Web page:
SDPD to Investigate Officer Who Didn't Turn on Camera During Fatal Shooting - NBC 7 San Diego

SDPD to Investigate Officer Who Didn't Turn on Camera During Fatal Shooting

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    SDPD to Investigate Officer Who Didn't Record Fatal Shooting

    The SDPD has opened an investigation into a fatal police shooting in which Officer Neal Browder did not turn on his body camera. NBC 7's Artie Ojeda has the police chief's response to the incident. (Published Monday, May 4, 2015)

    The San Diego Police Department will conduct a thorough investigation into a fatal police shooting in which the officer did not turn on his body camera, the chief announced Monday.

    Officer Neal N. Browder, a 27-year veteran of the SDPD, shot a man who police said was threatening people with a knife last Thursday at a Midway District porn shop. During the incident, Browder was wearing a body camera.

    “For enforcement contact, if our officers are going to make an enforcement contact, they will hit the record button,” said SDPD Chief Shelley Zimmerman.

    According to officials, Officer Browder had given the suspect verbal commands – an apparent “enforcement contact” -- but failed to hit record on his camera.

    Officer in Fatal Shooting Didn't Turn on Body Camera

    [DGO]Officer in Fatal Shooting Didn't Turn on Body Camera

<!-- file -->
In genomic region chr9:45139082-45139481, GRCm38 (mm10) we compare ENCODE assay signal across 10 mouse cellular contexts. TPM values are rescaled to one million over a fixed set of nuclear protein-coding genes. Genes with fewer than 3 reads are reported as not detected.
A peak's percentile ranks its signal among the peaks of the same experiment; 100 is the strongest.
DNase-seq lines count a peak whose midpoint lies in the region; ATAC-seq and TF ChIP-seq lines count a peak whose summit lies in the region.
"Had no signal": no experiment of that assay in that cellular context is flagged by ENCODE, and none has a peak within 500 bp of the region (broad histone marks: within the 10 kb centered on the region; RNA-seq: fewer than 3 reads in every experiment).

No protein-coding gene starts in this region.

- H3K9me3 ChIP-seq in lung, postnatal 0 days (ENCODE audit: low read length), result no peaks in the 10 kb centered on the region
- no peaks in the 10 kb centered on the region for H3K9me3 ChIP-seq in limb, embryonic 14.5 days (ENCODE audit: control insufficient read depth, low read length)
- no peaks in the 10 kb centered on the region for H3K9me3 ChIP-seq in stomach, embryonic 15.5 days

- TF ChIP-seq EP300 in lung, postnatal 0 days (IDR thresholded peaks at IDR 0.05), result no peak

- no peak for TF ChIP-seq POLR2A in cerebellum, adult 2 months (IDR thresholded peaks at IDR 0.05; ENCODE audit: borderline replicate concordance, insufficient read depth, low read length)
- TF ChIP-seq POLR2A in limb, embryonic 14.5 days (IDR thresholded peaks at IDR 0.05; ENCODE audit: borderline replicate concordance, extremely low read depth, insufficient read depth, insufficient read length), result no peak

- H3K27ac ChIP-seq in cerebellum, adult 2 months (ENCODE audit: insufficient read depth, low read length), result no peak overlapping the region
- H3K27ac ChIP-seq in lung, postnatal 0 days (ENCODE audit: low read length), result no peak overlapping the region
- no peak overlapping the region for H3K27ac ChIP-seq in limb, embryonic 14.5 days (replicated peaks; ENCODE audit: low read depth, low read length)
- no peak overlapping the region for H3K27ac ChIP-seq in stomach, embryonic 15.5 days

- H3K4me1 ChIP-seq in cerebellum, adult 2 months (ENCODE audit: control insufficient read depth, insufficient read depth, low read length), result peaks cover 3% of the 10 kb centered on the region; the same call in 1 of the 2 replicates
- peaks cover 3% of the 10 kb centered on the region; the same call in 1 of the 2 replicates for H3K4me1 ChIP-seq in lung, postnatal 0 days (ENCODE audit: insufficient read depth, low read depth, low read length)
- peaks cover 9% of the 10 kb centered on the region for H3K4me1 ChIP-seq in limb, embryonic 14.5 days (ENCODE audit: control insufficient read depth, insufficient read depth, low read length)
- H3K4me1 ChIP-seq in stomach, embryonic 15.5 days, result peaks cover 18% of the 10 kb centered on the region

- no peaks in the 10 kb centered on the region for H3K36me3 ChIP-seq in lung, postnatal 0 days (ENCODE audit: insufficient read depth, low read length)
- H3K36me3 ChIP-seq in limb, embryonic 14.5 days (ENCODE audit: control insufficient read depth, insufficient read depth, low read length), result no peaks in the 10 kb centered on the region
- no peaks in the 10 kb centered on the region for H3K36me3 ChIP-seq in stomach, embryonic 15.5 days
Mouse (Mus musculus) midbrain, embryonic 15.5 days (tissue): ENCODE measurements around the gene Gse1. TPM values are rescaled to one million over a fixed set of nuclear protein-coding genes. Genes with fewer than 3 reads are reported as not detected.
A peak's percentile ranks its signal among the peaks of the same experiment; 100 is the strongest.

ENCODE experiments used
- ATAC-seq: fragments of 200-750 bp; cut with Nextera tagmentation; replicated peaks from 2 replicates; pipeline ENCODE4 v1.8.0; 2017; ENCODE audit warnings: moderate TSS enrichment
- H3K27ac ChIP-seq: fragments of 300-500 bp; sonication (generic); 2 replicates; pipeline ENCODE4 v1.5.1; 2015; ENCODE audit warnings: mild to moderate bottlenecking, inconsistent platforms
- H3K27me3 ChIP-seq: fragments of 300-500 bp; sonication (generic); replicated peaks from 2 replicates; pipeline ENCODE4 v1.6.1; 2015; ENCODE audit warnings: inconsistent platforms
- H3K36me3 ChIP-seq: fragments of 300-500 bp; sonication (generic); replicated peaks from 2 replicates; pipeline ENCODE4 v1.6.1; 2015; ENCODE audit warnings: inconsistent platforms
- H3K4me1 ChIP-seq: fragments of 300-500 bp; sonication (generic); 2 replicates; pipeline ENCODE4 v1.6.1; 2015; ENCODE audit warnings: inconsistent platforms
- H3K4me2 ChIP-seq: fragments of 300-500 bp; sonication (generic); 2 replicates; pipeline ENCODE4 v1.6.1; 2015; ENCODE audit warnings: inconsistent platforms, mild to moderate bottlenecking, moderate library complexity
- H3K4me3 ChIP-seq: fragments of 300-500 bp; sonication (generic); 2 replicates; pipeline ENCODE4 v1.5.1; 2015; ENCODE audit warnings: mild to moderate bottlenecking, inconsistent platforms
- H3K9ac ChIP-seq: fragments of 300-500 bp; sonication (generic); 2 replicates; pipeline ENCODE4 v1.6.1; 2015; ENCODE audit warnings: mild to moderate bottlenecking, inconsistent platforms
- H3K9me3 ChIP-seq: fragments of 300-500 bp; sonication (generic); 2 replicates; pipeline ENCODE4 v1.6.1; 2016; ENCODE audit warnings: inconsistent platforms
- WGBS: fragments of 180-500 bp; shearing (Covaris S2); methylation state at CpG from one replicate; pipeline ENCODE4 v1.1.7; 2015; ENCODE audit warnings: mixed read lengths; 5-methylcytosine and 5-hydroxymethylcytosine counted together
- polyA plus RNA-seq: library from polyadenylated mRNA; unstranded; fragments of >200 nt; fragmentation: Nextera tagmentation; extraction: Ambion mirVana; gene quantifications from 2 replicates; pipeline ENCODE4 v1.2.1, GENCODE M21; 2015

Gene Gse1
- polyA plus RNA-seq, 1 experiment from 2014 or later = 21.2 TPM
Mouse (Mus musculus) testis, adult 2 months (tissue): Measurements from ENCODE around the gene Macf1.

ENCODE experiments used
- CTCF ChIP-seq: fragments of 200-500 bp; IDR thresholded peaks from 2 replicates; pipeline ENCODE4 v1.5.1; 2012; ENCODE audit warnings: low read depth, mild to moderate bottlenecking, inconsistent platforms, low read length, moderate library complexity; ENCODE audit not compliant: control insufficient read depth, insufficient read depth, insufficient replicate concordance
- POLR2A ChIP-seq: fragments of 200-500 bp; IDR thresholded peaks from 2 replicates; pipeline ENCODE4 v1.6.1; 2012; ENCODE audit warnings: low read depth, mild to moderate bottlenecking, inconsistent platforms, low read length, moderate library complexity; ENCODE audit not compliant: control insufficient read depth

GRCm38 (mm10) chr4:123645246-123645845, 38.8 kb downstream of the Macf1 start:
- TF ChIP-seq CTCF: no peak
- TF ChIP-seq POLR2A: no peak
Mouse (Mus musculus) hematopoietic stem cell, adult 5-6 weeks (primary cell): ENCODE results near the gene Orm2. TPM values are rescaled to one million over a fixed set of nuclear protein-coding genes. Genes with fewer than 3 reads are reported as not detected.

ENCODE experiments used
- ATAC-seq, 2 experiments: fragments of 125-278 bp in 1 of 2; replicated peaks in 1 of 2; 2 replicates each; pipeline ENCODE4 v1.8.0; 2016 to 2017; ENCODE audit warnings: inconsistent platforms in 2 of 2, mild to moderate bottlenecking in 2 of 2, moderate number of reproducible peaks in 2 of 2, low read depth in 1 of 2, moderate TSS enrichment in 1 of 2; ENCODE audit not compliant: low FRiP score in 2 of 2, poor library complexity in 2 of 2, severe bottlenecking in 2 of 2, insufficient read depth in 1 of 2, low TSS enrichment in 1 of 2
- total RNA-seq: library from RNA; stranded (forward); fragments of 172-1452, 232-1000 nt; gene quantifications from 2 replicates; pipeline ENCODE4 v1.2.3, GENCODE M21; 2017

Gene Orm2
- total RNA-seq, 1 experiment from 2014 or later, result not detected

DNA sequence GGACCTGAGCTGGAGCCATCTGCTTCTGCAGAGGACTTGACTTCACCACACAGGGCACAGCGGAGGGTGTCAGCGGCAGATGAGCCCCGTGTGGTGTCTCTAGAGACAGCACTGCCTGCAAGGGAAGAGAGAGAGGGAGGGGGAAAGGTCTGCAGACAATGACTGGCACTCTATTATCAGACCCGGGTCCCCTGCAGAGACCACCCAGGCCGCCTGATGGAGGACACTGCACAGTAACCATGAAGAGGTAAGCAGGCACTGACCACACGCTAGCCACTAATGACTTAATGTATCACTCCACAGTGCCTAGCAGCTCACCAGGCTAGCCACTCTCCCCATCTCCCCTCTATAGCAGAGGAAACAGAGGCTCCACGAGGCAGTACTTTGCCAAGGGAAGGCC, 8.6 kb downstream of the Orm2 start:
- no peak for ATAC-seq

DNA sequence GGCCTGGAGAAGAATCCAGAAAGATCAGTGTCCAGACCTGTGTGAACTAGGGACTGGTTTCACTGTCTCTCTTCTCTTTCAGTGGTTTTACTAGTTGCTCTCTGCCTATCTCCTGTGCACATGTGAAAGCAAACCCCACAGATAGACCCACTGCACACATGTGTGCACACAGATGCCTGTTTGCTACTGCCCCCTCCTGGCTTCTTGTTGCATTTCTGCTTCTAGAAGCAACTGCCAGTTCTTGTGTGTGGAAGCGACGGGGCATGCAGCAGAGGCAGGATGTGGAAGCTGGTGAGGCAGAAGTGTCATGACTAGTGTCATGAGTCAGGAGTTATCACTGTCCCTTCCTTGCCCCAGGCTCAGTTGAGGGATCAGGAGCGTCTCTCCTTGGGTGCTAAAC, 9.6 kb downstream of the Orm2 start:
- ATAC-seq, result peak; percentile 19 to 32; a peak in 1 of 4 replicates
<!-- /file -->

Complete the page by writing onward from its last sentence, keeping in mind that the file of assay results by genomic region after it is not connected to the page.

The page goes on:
The San Diego Police officer involved in a fatal shooting Thursday did not have his body camera on during the incident, investigators said, raising serious concerns about police accountability. NBC 7's Liberty Zabala reports.
    (Published Friday, May 1, 2015)

    Zimmerman would not address the specifics of the case, saying not enough facts are known right now. She could not answer why the officer did not record the confrontation.

    “In any officer-involved shooting, we conduct a very methodical comprehensive and thorough investigation and that question will be answered during the investigation,” she said.

    Meanwhile, the chief presented to the San Diego City Council Monday a proposed 2016 budget that calls for $2.1 million for 400 more body cameras.

    That would bring the total number of police body cameras to 1,000, just about one for every officer. The chief insists they've been effective since going into service last year, when the city rolled out 600 body cameras and became the largest city at the time to deploy that many devices.

    “Our complaints were down, the allegations contained within those complaints were down, and also, our use of force was down,” Zimmerman said.

    But everyone admits the cameras were brought in to build public trust, and for some, the fatal, unrecorded shooting could hurt that effort.